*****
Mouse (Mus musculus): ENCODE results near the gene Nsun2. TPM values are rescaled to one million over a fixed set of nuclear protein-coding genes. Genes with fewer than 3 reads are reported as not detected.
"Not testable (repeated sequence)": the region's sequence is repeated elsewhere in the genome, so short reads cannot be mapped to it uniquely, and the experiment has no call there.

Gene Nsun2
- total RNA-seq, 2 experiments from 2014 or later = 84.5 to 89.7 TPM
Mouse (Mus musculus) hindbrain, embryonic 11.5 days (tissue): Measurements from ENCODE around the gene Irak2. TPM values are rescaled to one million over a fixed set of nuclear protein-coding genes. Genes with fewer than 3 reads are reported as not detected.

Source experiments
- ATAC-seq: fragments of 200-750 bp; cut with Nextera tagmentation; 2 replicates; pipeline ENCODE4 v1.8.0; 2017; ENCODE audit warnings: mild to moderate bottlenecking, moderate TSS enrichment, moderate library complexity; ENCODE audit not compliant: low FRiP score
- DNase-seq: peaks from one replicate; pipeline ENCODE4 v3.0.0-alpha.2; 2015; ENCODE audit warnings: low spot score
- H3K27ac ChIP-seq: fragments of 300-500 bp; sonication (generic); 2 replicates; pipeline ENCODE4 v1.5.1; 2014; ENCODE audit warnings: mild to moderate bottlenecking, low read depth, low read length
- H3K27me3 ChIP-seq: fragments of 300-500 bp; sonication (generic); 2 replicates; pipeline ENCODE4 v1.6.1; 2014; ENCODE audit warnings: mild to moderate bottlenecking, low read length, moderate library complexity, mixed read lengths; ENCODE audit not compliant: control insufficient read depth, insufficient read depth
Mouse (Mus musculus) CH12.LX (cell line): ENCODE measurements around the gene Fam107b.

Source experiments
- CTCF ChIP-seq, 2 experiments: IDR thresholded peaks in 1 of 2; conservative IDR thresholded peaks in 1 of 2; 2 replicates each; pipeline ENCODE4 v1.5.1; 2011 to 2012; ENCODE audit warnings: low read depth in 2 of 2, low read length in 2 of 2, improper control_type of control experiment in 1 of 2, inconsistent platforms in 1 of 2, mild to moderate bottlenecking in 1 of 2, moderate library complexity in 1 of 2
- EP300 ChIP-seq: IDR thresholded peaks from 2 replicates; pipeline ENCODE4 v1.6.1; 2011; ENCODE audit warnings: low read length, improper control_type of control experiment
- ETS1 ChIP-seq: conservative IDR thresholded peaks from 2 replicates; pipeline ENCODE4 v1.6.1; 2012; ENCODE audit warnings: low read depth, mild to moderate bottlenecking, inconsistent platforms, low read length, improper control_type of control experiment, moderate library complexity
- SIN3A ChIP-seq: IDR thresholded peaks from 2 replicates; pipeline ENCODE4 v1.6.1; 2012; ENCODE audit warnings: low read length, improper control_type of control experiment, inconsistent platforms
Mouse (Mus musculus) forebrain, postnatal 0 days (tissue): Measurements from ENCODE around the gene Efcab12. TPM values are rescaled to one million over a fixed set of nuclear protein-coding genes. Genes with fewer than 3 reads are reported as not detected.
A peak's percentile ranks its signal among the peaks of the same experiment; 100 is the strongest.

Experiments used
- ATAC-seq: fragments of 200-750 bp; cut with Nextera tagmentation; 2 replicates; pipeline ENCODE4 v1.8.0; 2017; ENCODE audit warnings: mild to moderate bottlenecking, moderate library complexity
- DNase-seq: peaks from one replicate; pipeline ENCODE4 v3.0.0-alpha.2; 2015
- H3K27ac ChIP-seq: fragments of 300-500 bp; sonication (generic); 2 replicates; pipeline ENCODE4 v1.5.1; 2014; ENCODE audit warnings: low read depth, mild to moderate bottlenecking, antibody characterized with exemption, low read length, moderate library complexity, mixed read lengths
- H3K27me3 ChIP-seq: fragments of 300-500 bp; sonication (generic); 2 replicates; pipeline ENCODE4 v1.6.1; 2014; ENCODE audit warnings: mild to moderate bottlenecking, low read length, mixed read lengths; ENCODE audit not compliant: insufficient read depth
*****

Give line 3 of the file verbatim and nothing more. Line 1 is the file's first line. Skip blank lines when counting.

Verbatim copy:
Gene Nsun2